Good medicine for
gas price fever
Mark Spurr, IDEA Legislative Director
Sweden and other European countries,
biomass already has become an important
energy source for district energy systems.
Increasing interest in biomass is driven
by advances in technology, environmental
benefits, energy supply and price stability,
and the potential for significant spin-off
employment in fuel procurement and processing. Using certain types of biomass for
energy also can eliminate a disposal problem and create income. Residues from wood
processors can be diverted from landfills or
incineration. Municipal solid waste can be
diverted from landfills, and landfill gas can
be tapped for energy. Manure from livestock
operations can become an energy source
instead of a disposal problem.
After more than 20 years of relative
stability, natural gas prices have
risen spectacularly during the past
five years. As illustrated in figure 1, wellhead
gas prices have been highly volatile, with a
strong overall upward trend that is a dramatic departure from long-term history. Even
disregarding the recent impacts of Hurricane
Katrina on natural gas prices, the price trend
is strongly up.
The U.S. Energy Information Administration (EIA) continues to sing a happy song
about future gas prices, projecting wellhead
prices at $5 or less through 2020 (“Annual
Energy Outlook 2006,” early release version.)
This forecast is consistent with EIA’s annual
pattern of misforecasting, in which it
acknowledges the unanticipated increases
which occurred in the previous year and
then forecasts that prices will drop from
current levels and stabilize. The next year’s
forecast starts higher, bowing to reality,
but then once again assumes a comfortable drop.
I believe that EIA will prove to be wrong
again, and that natural gas prices will continue their volatile path strongly upward.
EIA is counting on new gas from Alaska and
from liquefied natural gas (LNG), despite
substantial political and economic hurdles.
The political hurdles occur at all levels:
international, national, state and local. If
those hurdles are overcome, the economic
costs of accessing these new sources will
be high and will push prices up. If those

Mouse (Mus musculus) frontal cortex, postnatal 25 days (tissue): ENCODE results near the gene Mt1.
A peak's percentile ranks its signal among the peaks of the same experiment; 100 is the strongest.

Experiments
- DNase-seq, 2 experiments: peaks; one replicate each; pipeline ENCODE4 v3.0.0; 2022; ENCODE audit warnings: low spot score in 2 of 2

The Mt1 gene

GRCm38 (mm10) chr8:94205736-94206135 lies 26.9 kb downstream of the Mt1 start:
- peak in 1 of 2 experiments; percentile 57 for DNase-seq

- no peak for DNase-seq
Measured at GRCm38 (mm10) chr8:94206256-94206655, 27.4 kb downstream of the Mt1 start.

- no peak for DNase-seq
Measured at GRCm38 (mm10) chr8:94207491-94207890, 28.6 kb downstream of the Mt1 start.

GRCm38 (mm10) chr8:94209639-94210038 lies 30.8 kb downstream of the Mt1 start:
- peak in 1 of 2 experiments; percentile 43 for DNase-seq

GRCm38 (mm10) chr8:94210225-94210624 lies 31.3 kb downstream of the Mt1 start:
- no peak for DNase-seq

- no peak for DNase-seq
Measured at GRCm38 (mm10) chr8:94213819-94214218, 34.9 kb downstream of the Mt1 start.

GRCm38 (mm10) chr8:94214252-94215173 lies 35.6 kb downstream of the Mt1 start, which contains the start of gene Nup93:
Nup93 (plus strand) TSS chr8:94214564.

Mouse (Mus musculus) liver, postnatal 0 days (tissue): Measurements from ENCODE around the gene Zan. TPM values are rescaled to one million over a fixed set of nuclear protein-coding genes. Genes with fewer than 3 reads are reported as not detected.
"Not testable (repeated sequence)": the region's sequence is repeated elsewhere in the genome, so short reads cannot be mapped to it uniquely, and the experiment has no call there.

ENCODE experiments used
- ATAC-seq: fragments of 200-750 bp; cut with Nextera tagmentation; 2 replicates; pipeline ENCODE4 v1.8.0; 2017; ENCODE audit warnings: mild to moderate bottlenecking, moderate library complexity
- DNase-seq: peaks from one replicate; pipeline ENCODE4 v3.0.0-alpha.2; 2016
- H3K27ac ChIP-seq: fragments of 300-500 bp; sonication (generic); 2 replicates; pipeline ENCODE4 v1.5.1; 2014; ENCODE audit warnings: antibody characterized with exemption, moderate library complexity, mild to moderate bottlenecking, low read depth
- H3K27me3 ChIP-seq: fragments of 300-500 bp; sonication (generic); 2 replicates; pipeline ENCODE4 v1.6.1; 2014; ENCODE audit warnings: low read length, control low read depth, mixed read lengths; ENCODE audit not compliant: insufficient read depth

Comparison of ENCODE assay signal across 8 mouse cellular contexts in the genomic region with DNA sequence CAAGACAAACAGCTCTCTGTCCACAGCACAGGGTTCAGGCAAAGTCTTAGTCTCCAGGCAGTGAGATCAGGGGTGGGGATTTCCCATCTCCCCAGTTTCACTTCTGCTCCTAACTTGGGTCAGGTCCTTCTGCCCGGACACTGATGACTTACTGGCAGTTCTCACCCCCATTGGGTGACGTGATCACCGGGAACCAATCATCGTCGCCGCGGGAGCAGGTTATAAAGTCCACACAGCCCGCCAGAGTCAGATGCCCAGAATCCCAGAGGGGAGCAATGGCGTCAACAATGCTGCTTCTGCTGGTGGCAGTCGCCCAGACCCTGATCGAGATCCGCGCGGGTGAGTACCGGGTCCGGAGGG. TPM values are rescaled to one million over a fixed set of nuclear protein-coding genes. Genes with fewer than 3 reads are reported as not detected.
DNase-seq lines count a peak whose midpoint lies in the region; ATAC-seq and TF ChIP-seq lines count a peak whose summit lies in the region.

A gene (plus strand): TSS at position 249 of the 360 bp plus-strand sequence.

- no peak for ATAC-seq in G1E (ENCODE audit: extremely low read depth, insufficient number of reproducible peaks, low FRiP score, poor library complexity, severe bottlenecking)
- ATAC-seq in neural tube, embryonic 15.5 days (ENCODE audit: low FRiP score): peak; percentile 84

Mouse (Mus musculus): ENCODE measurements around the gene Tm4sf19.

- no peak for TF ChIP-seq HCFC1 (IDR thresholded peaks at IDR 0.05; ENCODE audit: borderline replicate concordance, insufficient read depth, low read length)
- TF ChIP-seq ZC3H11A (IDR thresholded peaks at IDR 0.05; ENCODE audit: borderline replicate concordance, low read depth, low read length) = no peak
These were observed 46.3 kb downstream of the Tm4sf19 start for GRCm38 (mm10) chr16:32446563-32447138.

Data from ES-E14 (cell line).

new supplies are not realized, the supply/
demand imbalance will drive prices higher.
What to do? There are a variety of
policy responses that make sense, including
effective energy-efficiency and renewable
energy policies and programs. Biomass is a
particularly promising renewable energy
source, both in the overall energy policy
context and particularly for district energy
‘Biomass’ is any organic material and
can include forest industry mill residues,
forest harvesting residues, agricultural
residues, energy crops, the organic portion
of municipal solid waste or other materials.
Communities, universities and other
energy users in North America have been
investigating and implementing biomass as
a local source of sustainable energy. In
Biomass is greenhouse gas (GHG)
neutral. Biomass emits the GHG carbon
dioxide (and sometimes methane, a very
powerful GHG) when it decays or is combusted. During its growth, however, living
biomass absorbs carbon dioxide (CO2) from
the atmosphere by photosynthesis, so the
net GHG effect of the biomass is neutral.
The big benefit is that by using biomass,
GHG and air pollution emissions from fossil
fuel are eliminated.
Although the U.S. is not a party to the
Kyoto Protocol, there is significant momentum for the U.S. to seriously address GHG
emissions, and emissions trading will almost
certainly be the centerpiece of a U.S. GHG
Figure 1. Historical Wellhead Gas Prices.
Source: Data from U.S. Energy Information Administration Web site www.eia.doe.gov